Then in L.A., the old planning director left and the new one who came in was from Minneapolis. And he had developed his own team to do the kind of work we were doing.
CUNO: He brought that work in-house, as it were.
KAPPE: So then he brought it in-house.
KAPPE: So that meant that good work that we had was no longer there for the CRA Redevelopment Agency.
KAPPE: So then we did have more work, but it wasn’t as much fun anymore. And so one day Rex and I went out to lunch again and he said, “Are you having any fun?” I said, “No.” He said, “You wanna break it up?” I said, “Sure.”
CUNO: That was it.
KAPPE: That was that. It was a beautiful partnership.
CUNO: Over those years, with that different kind of work that you did, did it lead to greater experimentation in designing houses? I’m thinking of the Friedman[sp?] House in Santa Monica in 1981 and the Sheimer House in Manhattan Beach in 1988, both of which were made with very different kinds of forms and materials than the wooden houses that preceded them.
KAPPE: No, uh-uh, that isn’t what happened. Again, those happened because of the client. And the site. The Friedman House is one of the— I think the first house I ever had on a flat site. So that was one part of it.
Number two, because of the value of land and so forth, you now could go up higher than what people had done before. Also, if you get up high enough, you could see the ocean. And I was trying to get, also, a very big solar response. And so the whole center portion was set up [inaudible] collectors. I mean, that was the beginning of it.
CUNO: So Ray, throughout your design career, you have taught architecture. In 1968, you became founding chairman of the department of architecture at Cal State Polytechnic Pomona. And three years later, you were the founder of SCI-Arc, the Southern California Institute of Architecture. What was it about teaching that attracted you, and how did teaching influence your architectural practice?
KAPPE: I continue to be interested in the education process. And particularly when I had young people come to my office to either work or to be interviewed or what have you, I would find out a lot about what was going on at USC, which was the only architecture school anyway here. So as that was going on, I taught these couple times at USC. And I was evaluating their program, as well. And I felt a lot of it was excellent, but a lot of parts I thought were a little weak. So that’s when I became a little more interested.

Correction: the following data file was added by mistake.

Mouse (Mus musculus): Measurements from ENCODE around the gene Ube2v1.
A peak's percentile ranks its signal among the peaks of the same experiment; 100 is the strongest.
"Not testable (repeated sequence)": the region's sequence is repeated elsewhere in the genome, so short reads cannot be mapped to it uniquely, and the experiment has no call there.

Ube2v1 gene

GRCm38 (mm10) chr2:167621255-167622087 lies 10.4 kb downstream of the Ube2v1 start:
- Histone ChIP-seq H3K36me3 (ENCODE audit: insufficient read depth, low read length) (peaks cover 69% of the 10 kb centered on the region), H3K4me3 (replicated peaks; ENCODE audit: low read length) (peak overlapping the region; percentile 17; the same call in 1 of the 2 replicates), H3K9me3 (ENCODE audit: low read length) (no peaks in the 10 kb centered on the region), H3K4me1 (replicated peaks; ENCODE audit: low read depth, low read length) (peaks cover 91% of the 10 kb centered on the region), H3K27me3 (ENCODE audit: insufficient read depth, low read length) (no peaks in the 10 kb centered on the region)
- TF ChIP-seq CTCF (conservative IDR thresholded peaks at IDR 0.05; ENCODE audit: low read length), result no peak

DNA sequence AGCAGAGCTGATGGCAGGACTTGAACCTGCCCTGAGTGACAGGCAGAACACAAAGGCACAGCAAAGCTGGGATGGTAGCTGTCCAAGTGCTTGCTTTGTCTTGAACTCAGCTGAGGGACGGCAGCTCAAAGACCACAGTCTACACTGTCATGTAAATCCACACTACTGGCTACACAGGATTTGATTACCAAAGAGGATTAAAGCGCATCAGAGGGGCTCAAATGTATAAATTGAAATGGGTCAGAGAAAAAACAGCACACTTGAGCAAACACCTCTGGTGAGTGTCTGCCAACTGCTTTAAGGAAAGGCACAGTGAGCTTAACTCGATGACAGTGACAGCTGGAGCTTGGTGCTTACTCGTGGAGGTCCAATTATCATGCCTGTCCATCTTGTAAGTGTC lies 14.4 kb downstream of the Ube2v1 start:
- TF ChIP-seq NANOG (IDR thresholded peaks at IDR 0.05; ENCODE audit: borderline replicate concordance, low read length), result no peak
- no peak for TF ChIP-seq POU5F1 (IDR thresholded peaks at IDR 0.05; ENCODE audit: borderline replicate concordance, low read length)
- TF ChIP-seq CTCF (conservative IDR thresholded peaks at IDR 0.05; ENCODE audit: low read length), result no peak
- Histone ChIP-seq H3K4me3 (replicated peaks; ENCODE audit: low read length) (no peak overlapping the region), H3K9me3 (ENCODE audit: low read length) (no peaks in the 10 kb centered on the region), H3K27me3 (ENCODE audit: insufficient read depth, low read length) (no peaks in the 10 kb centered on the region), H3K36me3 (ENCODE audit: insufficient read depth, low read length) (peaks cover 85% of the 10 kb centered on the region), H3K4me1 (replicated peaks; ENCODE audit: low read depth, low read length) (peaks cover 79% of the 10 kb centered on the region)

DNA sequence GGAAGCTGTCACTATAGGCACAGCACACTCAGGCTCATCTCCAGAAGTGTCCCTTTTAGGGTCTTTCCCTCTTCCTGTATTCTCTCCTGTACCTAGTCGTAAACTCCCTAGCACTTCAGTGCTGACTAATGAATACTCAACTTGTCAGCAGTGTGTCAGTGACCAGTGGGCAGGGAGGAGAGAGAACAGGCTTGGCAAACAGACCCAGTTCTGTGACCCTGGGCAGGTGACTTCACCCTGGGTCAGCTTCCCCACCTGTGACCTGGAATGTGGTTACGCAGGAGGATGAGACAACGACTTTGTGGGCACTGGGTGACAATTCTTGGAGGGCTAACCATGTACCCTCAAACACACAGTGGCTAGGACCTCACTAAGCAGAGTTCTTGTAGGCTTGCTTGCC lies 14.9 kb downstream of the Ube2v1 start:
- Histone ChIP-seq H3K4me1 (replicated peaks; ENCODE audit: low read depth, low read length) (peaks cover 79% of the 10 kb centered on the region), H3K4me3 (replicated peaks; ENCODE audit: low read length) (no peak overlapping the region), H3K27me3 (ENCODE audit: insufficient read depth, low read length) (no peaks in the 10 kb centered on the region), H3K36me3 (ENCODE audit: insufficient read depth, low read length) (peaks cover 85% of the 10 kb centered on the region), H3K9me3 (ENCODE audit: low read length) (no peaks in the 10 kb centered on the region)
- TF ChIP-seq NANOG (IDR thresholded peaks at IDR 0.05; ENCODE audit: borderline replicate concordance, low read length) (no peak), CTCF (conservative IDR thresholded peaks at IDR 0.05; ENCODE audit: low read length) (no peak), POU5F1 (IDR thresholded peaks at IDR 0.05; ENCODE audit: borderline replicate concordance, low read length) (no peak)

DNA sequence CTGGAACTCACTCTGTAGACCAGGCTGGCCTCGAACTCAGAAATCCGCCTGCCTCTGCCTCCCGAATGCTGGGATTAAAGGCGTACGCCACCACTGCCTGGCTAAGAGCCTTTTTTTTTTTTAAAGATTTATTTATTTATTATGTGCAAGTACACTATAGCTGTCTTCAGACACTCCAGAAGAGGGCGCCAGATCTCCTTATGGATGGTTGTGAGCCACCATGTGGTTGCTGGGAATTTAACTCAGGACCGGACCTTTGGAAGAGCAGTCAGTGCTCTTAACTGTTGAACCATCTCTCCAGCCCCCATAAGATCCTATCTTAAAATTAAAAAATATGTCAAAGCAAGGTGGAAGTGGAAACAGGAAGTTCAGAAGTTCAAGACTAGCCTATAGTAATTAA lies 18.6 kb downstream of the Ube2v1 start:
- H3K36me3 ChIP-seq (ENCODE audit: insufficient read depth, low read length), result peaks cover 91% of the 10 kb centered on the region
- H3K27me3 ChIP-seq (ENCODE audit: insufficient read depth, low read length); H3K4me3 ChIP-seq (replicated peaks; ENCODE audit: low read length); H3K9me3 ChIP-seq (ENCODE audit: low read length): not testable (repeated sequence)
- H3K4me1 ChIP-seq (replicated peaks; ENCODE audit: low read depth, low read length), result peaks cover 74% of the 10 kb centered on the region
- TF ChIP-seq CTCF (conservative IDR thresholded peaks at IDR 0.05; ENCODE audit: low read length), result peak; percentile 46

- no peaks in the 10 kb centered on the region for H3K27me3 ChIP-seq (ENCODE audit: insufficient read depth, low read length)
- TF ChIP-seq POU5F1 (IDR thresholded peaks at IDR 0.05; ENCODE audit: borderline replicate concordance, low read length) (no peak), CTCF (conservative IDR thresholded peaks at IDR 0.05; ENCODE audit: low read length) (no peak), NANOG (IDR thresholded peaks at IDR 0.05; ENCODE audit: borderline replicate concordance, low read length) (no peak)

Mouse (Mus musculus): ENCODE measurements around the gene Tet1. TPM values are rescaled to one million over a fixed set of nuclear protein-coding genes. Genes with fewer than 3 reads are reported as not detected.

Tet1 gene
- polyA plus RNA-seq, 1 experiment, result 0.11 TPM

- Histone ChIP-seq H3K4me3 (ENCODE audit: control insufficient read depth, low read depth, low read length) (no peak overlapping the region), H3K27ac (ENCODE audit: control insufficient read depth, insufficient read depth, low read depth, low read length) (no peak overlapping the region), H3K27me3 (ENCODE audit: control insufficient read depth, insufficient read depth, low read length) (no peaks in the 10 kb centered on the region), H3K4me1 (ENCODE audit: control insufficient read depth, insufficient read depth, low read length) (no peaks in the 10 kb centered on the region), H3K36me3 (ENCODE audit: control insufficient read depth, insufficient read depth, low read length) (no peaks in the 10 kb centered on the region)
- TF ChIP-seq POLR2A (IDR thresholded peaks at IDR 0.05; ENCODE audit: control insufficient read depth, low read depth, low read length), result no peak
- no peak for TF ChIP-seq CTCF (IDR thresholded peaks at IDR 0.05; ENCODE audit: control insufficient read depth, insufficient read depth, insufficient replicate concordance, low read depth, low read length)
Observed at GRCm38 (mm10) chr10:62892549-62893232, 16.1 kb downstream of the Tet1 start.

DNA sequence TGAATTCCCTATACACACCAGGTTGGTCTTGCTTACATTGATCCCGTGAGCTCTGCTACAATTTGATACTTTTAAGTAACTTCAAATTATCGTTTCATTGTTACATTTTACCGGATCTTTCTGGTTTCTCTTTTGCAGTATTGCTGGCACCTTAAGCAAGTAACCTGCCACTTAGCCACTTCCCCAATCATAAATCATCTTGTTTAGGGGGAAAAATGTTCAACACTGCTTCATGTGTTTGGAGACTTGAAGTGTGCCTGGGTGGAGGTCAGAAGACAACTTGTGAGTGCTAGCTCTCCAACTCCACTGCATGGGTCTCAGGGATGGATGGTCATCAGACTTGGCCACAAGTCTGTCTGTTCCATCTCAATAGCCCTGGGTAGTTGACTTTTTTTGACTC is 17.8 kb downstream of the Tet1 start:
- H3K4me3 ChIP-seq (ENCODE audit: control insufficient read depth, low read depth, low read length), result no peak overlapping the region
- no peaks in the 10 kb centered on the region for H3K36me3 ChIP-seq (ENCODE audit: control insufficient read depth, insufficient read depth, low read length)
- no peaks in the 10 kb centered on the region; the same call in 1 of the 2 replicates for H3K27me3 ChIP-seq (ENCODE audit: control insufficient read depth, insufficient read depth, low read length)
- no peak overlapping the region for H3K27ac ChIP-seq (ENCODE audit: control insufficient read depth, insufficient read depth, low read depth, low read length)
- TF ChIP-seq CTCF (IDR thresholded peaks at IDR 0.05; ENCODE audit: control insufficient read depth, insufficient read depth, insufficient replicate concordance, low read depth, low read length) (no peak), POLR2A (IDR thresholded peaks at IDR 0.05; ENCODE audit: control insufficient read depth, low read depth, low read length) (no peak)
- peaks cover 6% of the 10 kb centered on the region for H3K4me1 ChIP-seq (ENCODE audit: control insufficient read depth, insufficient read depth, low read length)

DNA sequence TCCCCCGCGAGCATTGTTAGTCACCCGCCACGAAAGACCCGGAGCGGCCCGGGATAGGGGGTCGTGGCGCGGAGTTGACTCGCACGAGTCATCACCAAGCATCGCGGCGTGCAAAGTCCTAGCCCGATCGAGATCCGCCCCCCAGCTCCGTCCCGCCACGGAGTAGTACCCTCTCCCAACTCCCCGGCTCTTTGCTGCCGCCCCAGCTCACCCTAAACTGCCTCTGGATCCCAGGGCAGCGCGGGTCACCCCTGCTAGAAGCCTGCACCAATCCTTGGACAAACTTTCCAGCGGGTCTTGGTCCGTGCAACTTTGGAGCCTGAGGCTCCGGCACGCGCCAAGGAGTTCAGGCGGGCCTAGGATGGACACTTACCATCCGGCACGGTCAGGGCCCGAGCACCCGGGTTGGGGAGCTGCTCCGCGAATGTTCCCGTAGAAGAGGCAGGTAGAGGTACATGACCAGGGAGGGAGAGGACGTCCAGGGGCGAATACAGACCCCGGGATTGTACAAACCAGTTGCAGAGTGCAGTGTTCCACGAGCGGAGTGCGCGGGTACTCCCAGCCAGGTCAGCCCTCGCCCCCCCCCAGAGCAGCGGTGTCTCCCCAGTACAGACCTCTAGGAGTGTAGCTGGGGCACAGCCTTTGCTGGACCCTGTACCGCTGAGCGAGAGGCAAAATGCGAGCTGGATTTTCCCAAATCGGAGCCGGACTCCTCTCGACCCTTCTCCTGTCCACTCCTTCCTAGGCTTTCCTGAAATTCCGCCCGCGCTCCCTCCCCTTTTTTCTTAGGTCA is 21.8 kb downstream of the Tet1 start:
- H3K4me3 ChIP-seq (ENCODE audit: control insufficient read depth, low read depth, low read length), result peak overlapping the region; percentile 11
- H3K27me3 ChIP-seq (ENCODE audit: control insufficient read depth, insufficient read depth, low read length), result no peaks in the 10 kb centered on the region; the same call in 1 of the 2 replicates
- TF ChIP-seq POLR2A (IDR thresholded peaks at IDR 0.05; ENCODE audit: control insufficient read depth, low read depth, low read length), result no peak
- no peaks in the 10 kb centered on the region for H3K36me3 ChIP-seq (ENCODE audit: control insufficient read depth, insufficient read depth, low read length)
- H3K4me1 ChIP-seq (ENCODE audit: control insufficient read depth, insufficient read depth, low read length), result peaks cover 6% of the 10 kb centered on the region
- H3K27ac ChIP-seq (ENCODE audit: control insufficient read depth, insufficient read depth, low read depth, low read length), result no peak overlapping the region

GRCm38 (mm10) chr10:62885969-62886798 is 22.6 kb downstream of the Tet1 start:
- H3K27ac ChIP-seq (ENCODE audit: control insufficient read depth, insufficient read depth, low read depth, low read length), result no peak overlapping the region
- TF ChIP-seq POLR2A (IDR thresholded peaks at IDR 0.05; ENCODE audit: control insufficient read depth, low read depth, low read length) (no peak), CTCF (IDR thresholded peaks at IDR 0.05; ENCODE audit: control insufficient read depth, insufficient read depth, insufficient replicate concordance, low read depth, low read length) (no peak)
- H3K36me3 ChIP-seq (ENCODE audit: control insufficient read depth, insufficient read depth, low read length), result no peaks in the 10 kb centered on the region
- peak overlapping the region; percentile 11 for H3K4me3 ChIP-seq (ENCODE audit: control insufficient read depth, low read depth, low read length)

But the Cal Poly thing happened by just being put on a list of people they were interviewing to start a department at Cal Poly. And because I had done all this work with planning, urban design, as well as architecture, they thought I would be a good fit for environmental design school, where there was already landscape and planning in place.
And I thought it was a great opportunity to attempt to do a very good environmental design school, because architecture was coming in last, not at the beginning. Usually it’s at the beginning; it’s larger than the other two programs. The other two programs never get equal, and so forth. So that was the way we kind of started.
The program started with twenty-five students, architecture. In three and a half years, we grew to 325 students. Well, no education program does that. You know, really. They usually take five years to decide whether they should even start.
Well, a couple of times, the dean comes back to me and says, “That isn’t what I asked for.” And I said, “Beg your pardon, but I think that’s what you asked for.” And it happened once, it happened twice. Then I said, “Bill, how about coming into my office.” Anyway, I just told him what I thought of him. The next Monday, he asked me to resign my post. In the meantime, I had built up the faculty that I’d hired, you know, for the program; developed the curriculum; had the whole thing in place, doing well.
And so the students, there was a big uprising. And this went on for a while. And we had a meeting in a big auditorium with the president of the university. And then he asked me what I thought and I said, “Well, when I came here, I thought I could make this one of the best programs in the country.” The president said to me, “We don’t want that.” That was a shock.
Anyway, what finally happened was that a group of us got together and said, “Let’s start our own school.” Because I felt we were doing everything anyway. We were doing everything except the finance. And so I felt with a secretary, I could run a school easily.
And so I was aware of a couple of spots out here in the Westside. There was one building there at Berkeley and Nebraska. I pulled the program back to the Westside, mainly ’cause all the faculty were from over here. They didn’t live out in Pomona.